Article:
From Exxon to BP to Madoff, from Anthony Weiner to Herman Cain to Kim Kardashian—and, of course, the Penn State nightmare—we are in a totalitarian transparent state of being (meaning zero tolerance for not being transparent).
In this most social of social ages online and off, it stands to reason that going local also means going transparent. There’s a real truth to local, an authenticity and a sense of community. People go to farmers markets because they feel confident that what they are buying (and the people they’re buying from) is good, they buy local coffee because they trust the quality, and they purchase local designers because there’s more than a whiff of giving back and buying into something true.
Local businesses need to think that way, too, because even though they might be servicing national and mass accounts, it’s time for them to take inspiration from friends and neighbors and celebrate the real, the honest, the true. After all, transparency is also all about accountability—and good businesses practicing the art and science of transparency are less bureaucratic and easier to navigate than firms based in large cities that are being Occupied and put under a very exacting lens.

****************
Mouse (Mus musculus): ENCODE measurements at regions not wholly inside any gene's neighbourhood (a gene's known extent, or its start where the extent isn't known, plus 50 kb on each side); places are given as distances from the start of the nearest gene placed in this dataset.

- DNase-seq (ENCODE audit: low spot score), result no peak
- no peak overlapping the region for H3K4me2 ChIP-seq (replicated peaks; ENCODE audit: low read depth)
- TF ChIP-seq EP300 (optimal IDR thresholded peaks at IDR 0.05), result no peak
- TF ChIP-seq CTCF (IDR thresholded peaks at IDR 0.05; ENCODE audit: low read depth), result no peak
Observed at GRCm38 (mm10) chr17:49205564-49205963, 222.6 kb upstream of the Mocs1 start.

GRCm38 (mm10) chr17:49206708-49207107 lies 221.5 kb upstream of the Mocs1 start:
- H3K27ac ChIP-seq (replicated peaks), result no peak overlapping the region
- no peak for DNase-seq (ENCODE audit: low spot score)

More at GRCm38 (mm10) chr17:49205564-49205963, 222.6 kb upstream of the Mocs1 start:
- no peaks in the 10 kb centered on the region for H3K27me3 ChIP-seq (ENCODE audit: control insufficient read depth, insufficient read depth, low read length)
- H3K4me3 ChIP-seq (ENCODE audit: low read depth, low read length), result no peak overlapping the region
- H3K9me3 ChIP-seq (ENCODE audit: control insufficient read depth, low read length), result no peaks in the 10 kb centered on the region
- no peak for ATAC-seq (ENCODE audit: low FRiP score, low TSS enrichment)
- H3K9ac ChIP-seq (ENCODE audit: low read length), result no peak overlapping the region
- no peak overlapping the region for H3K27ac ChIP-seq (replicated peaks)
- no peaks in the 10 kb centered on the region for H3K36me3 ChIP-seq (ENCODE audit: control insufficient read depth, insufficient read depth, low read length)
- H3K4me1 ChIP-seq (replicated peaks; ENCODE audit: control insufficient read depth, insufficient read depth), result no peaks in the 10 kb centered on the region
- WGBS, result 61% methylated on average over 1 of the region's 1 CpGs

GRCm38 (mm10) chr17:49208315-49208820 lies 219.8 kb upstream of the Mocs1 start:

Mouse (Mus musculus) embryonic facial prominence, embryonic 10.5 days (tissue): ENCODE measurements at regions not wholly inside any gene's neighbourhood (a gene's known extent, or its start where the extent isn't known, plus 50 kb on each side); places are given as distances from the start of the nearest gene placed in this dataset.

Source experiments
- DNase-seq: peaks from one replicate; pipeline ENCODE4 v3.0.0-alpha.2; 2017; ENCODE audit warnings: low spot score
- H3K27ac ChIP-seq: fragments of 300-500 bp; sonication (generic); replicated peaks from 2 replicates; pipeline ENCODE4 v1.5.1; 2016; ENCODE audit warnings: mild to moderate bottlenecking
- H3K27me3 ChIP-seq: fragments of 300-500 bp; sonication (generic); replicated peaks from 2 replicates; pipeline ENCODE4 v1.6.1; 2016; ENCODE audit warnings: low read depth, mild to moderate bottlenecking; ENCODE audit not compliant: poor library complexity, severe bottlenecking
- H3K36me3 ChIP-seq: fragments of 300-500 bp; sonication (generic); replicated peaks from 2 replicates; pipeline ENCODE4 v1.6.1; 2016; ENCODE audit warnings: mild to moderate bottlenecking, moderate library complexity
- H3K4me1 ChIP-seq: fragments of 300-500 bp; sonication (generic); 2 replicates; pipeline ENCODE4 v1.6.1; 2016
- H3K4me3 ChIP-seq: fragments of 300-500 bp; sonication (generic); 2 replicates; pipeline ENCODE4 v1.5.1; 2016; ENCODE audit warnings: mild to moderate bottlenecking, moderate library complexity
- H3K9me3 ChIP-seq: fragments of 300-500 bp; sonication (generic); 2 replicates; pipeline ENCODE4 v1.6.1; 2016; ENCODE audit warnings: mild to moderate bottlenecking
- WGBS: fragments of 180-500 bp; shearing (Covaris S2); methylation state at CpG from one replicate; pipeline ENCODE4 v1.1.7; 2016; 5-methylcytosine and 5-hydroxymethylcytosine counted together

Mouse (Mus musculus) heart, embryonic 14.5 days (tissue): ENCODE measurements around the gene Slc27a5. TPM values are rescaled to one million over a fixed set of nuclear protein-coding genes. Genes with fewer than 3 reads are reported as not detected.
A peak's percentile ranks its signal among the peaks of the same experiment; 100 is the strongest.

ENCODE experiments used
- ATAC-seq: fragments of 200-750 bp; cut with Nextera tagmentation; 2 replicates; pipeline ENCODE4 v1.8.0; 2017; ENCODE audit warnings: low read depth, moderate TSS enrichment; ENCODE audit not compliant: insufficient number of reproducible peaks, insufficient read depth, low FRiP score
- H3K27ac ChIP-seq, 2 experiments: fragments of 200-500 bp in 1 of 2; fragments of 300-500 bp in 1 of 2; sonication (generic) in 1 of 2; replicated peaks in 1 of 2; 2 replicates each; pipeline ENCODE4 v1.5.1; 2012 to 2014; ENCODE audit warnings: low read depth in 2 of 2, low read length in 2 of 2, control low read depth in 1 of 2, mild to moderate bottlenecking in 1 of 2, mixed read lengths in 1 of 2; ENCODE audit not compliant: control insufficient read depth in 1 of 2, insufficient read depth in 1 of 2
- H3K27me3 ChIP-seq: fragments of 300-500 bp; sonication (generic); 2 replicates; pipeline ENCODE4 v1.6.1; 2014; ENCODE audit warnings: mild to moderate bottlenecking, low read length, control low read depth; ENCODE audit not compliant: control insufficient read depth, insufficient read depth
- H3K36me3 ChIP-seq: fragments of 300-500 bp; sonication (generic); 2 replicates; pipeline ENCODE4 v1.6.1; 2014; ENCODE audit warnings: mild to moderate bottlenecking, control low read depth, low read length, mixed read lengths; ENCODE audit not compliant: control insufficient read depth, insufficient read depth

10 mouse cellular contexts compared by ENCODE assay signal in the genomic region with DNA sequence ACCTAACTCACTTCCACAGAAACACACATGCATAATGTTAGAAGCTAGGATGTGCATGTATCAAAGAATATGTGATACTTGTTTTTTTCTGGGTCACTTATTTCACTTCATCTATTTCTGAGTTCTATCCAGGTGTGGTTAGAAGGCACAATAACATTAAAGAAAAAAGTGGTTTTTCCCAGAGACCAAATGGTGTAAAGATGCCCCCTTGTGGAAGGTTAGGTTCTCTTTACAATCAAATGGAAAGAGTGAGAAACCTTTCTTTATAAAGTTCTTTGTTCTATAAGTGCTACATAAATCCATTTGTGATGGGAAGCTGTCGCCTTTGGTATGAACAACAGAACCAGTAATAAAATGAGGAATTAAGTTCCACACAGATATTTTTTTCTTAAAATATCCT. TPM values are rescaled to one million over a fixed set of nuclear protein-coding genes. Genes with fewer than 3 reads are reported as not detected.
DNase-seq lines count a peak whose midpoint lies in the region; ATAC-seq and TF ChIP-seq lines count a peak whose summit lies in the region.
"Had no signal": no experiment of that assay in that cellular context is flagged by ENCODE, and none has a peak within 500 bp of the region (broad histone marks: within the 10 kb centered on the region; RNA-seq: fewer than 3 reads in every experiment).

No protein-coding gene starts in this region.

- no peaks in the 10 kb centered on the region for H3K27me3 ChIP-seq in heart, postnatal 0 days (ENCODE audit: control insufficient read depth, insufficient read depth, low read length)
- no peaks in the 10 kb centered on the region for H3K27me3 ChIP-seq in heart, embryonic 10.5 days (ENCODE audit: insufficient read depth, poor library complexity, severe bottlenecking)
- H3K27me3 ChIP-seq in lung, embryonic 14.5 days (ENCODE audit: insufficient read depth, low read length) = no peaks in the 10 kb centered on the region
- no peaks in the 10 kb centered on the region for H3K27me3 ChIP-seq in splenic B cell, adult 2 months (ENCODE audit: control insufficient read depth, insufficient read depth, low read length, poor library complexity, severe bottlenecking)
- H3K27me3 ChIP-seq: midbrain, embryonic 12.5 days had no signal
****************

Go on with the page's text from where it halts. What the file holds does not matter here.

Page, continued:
With transparency, getting it done is suddenly seamless, a culture of innovation is embraced and an entrepreneurial spirit lives amid all that fear and anger (Time gave its Person of the Year honors to “the protestor,” after all). And if communities can have business leaders paving the way for prosperity in our town and others, it has to start with being transparent and promoting best practices to strengthen our local businesses’ ability to get the big RFPs and take local one step further.
Plus, with transparency as the new normal, it’s more important than ever to be up front about what your brand is doing to be socially responsible. Transparency about giving back is going to resonate at the local level more than ever: With so many people in our own backyards needing help and support, it’s a terrific time for local firms to pitch in. Simply providing goods and services is not enough anymore; consumers and clients demand to know what we are doing to make the world a better place, one community at a time.